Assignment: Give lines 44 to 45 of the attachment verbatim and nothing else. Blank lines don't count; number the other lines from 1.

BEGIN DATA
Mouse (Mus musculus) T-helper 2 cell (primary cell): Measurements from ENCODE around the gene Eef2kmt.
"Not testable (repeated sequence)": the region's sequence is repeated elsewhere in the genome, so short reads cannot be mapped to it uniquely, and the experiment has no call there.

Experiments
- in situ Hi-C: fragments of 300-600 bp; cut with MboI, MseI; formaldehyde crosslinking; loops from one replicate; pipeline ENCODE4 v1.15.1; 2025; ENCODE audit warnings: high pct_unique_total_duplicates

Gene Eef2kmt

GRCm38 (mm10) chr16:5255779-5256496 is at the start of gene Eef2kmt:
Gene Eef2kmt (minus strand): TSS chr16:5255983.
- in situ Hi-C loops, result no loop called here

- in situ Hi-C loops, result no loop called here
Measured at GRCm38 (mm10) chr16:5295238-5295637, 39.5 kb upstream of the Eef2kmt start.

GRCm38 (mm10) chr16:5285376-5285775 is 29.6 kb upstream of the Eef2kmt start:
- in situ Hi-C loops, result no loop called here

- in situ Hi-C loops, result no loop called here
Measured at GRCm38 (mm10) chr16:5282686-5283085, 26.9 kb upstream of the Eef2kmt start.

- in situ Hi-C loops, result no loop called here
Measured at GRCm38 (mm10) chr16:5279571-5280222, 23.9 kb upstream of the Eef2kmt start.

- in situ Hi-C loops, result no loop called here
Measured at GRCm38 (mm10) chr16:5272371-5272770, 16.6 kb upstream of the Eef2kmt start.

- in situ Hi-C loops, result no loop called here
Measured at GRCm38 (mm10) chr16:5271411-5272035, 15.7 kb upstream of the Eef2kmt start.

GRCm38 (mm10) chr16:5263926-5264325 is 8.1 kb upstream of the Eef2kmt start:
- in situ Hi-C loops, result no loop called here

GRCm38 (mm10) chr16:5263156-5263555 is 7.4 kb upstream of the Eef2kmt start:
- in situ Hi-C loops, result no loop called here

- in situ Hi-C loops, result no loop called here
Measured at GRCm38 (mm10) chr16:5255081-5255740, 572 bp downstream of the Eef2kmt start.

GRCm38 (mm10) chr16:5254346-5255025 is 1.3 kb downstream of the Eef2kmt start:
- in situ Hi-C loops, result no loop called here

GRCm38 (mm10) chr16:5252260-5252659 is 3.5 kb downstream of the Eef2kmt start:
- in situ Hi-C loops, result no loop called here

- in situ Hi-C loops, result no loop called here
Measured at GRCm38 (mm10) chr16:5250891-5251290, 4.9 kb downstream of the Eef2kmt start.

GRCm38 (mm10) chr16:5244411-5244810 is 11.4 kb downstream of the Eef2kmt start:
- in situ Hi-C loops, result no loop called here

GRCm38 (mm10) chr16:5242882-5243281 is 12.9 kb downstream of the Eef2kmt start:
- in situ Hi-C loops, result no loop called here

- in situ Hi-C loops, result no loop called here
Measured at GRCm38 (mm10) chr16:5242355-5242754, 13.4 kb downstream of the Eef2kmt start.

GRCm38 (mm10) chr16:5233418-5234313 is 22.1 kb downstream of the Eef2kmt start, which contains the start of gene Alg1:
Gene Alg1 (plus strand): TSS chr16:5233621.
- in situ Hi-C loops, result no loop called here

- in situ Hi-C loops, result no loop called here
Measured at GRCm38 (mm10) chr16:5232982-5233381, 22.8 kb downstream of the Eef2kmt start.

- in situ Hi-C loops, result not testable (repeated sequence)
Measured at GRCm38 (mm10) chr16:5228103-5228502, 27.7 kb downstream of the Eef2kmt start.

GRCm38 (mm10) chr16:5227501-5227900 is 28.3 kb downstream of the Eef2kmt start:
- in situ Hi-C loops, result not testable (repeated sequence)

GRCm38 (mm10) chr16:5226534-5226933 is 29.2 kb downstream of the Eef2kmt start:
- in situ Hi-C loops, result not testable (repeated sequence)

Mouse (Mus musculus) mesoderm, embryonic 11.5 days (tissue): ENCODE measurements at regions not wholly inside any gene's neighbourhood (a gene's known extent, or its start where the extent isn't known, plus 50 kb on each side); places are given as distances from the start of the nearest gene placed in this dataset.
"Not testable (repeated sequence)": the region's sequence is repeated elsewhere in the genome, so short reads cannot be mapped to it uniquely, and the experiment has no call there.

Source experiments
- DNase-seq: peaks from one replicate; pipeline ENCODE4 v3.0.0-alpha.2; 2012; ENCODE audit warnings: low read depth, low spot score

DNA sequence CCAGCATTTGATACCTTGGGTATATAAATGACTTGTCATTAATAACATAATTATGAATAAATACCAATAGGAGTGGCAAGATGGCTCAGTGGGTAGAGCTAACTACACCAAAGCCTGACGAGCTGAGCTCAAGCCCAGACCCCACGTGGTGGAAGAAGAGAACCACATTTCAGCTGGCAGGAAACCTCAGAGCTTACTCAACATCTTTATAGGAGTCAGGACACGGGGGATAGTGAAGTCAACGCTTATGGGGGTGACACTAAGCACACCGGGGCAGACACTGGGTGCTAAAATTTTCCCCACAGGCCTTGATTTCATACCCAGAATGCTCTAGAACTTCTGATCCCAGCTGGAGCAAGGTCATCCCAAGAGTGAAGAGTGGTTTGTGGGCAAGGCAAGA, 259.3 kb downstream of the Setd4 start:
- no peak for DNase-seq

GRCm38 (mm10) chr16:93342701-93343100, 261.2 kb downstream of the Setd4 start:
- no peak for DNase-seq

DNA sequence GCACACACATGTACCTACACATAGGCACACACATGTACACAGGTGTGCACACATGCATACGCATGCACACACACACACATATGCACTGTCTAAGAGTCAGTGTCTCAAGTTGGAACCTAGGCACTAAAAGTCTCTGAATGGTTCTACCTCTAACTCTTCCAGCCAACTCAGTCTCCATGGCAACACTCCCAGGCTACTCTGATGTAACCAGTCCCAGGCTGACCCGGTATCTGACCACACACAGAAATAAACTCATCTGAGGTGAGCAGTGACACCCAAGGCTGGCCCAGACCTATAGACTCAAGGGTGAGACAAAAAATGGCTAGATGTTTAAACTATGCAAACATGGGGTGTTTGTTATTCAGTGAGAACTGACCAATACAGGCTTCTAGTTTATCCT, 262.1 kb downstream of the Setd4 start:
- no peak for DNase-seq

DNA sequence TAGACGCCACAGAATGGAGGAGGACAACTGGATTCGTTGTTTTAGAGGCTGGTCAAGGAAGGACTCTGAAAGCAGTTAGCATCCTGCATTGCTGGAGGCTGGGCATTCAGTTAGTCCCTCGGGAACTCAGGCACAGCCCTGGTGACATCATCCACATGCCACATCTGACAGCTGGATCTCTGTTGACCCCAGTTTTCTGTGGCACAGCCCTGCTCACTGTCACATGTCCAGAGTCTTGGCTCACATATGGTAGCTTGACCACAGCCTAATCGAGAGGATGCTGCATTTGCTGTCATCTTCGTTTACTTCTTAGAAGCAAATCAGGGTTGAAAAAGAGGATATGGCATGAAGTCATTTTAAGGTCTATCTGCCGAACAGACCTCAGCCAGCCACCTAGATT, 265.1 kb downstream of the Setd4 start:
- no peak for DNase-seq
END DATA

- in situ Hi-C loops, result not testable (repeated sequence)
Measured at GRCm38 (mm10) chr16:5228103-5228502, 27.7 kb downstream of the Eef2kmt start.